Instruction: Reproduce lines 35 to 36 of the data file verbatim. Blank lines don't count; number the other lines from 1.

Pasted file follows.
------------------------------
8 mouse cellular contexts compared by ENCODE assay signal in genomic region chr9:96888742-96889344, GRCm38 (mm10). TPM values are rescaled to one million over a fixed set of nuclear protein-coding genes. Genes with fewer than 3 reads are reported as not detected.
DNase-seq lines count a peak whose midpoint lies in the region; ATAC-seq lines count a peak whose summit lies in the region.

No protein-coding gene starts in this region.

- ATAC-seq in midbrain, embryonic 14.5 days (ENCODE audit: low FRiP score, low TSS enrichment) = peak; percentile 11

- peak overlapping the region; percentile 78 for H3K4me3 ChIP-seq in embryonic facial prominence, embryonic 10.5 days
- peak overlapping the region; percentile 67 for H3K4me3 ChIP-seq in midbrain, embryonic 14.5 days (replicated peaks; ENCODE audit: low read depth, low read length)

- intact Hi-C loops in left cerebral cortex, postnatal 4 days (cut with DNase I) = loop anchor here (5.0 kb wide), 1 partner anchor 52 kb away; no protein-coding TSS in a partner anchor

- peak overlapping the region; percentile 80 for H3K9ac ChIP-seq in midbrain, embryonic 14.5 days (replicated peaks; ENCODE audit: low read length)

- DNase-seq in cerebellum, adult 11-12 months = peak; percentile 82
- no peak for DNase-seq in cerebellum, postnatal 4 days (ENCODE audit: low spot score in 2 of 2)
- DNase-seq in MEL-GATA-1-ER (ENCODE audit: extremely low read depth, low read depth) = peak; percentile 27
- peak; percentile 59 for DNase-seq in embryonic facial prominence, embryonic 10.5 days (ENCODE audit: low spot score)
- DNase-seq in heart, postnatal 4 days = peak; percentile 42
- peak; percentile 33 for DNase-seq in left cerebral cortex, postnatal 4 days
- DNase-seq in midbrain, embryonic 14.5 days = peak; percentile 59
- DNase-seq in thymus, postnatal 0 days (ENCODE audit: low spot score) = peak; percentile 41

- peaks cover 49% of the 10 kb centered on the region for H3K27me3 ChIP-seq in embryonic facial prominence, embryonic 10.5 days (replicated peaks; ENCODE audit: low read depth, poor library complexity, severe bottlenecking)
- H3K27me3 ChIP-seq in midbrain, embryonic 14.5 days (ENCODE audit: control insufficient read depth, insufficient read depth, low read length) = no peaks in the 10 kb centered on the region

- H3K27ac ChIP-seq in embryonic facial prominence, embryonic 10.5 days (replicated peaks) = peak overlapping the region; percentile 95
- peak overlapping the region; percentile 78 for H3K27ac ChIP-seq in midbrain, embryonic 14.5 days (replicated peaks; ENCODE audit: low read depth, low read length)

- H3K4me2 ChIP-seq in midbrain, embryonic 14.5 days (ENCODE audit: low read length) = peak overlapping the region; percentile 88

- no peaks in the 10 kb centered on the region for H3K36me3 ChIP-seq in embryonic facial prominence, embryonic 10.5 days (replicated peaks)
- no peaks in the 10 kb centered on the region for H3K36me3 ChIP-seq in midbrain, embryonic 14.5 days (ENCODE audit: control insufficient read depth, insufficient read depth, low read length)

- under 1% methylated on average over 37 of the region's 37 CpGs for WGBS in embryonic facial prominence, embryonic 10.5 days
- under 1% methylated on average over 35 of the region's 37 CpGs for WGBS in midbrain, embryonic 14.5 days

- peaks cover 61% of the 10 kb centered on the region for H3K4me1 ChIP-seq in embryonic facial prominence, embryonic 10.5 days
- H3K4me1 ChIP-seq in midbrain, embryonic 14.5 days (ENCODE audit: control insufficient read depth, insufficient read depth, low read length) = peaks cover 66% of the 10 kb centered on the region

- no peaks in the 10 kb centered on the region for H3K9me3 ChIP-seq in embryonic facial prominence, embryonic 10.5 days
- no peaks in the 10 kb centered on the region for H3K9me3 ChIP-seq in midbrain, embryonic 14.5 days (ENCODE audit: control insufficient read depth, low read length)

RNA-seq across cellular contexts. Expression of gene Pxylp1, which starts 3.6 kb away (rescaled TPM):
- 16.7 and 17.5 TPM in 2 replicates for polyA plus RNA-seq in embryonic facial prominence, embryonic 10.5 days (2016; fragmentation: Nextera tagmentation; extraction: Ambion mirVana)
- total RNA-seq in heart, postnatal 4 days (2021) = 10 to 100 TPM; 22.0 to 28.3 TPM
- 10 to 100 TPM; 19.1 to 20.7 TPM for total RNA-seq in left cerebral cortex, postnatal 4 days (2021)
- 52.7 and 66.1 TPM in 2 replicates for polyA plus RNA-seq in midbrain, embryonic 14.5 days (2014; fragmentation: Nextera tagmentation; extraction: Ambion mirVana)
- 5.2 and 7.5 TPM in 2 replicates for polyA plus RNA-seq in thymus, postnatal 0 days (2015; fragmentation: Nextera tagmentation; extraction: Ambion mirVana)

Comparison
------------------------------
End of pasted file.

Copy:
- 5.2 and 7.5 TPM in 2 replicates for polyA plus RNA-seq in thymus, postnatal 0 days (2015; fragmentation: Nextera tagmentation; extraction: Ambion mirVana)

Comparison